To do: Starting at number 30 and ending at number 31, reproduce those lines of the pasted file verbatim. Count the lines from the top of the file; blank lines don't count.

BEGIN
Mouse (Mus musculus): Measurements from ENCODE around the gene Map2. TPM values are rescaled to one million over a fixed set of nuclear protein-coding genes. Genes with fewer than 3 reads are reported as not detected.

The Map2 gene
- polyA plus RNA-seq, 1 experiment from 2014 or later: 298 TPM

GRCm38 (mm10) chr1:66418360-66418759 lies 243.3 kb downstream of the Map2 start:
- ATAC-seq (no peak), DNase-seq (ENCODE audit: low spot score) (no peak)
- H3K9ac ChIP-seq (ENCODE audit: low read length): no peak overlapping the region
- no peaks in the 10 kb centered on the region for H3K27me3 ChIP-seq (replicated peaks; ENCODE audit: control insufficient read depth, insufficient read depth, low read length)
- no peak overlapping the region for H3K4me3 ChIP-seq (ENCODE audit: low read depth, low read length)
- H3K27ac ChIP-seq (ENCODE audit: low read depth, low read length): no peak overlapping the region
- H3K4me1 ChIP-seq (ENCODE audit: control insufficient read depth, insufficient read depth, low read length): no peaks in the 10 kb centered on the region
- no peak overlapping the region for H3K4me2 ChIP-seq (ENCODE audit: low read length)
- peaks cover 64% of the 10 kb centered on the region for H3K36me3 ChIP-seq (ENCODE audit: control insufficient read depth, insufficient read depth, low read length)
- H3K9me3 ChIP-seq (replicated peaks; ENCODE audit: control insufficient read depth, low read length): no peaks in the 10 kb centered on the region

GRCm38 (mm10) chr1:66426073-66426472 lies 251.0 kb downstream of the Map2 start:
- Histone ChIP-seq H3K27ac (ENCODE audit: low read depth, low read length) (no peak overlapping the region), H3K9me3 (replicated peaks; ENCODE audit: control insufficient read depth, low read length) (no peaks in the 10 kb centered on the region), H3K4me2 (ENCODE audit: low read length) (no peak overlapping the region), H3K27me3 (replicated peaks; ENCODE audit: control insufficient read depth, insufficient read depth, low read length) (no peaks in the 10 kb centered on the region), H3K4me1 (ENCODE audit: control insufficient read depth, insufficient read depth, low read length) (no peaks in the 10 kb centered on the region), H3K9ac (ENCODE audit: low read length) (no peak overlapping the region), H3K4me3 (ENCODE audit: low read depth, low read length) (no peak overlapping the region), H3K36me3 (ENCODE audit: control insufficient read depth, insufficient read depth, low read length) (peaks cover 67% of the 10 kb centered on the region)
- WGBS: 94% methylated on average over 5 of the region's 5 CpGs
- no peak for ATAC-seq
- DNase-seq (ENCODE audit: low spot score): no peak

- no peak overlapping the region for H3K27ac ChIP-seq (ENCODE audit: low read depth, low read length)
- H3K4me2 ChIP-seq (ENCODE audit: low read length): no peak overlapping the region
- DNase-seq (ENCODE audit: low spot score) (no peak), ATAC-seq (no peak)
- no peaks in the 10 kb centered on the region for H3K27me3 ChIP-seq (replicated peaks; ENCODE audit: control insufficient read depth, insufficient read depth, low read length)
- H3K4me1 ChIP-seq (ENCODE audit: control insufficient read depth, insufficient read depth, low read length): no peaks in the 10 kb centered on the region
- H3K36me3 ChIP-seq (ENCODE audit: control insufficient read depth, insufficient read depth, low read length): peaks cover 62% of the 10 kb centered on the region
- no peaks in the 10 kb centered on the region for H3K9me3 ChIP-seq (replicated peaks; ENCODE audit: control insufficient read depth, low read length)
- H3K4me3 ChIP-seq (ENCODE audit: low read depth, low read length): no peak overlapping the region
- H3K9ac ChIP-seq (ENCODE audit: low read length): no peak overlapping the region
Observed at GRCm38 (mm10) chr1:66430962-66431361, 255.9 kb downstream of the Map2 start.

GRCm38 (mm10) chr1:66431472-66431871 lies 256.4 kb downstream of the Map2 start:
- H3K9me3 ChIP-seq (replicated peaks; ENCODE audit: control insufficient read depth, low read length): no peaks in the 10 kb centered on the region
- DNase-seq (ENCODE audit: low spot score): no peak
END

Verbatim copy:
- H3K9me3 ChIP-seq (replicated peaks; ENCODE audit: control insufficient read depth, low read length): no peaks in the 10 kb centered on the region
- DNase-seq (ENCODE audit: low spot score): no peak